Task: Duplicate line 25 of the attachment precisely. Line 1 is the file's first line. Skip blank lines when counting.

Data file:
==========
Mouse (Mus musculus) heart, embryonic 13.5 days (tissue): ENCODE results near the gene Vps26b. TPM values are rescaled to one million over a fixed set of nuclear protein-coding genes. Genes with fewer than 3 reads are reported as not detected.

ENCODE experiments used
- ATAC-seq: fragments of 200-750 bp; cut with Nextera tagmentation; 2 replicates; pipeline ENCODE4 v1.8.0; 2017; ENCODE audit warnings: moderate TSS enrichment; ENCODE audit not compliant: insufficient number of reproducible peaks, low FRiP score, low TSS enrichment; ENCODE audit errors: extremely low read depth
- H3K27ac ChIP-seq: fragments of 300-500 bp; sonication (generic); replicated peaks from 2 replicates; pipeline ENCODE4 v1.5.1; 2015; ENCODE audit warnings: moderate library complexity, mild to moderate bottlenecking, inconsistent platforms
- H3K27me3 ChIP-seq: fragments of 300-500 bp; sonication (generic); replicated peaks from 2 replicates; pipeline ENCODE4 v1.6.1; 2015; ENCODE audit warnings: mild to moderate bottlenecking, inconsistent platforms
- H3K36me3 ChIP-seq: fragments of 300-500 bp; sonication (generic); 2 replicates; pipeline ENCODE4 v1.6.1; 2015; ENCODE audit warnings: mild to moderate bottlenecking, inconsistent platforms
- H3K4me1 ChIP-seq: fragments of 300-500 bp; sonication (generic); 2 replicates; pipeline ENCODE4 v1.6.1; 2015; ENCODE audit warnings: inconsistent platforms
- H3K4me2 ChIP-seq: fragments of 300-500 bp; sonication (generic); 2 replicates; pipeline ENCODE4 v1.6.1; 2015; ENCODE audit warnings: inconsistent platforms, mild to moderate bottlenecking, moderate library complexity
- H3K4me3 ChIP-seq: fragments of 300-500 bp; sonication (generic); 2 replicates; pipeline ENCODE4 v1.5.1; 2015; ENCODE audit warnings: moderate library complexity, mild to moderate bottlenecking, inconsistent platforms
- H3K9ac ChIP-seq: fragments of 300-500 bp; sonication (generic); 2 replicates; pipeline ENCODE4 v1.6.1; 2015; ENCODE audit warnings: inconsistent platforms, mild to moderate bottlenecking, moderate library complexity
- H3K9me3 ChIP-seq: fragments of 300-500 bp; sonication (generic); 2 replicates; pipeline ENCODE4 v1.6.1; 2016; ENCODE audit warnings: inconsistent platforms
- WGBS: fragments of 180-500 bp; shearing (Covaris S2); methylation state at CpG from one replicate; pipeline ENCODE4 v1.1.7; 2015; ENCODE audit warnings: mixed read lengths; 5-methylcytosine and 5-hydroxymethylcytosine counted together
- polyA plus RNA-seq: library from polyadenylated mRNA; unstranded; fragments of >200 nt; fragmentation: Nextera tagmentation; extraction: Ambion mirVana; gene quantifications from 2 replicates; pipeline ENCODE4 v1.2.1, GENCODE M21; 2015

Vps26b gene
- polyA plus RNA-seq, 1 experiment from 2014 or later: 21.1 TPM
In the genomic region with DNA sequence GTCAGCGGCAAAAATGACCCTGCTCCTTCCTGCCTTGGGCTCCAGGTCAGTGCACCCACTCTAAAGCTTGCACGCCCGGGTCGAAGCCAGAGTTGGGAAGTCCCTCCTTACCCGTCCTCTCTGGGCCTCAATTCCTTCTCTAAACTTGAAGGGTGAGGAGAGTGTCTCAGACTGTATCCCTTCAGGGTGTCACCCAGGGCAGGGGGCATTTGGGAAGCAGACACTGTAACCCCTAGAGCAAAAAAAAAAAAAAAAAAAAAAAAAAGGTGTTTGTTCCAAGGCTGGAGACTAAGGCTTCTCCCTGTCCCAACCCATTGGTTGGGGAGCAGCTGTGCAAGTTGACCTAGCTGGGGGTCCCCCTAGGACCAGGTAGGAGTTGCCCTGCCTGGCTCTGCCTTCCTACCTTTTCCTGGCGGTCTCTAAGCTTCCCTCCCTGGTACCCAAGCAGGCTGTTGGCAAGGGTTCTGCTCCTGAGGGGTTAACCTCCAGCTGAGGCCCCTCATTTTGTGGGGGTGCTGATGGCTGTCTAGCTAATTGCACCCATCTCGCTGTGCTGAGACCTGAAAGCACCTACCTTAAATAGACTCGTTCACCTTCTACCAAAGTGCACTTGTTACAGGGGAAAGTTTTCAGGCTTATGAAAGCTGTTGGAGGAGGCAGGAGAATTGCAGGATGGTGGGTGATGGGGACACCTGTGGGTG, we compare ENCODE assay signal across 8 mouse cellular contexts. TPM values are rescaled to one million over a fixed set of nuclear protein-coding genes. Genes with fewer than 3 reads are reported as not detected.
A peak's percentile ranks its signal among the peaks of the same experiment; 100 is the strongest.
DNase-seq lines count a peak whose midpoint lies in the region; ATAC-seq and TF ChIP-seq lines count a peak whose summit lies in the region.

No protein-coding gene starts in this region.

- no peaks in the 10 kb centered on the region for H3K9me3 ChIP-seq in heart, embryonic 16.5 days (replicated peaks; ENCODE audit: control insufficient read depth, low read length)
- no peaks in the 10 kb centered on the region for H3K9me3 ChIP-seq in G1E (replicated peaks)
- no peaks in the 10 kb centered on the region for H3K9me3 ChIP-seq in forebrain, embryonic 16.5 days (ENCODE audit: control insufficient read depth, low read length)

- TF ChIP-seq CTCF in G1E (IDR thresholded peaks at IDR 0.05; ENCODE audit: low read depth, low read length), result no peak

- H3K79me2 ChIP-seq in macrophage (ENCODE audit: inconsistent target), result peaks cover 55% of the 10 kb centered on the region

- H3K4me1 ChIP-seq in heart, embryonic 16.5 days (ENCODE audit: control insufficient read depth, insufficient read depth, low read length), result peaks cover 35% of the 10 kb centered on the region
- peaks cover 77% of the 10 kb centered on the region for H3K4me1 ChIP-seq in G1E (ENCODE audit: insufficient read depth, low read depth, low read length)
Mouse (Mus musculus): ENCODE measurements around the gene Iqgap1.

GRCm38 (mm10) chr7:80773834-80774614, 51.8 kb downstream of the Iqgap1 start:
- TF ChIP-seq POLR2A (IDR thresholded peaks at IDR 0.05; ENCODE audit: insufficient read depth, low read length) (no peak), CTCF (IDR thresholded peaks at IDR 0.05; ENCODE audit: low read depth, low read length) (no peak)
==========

- H3K4me1 ChIP-seq in heart, embryonic 16.5 days (ENCODE audit: control insufficient read depth, insufficient read depth, low read length), result peaks cover 35% of the 10 kb centered on the region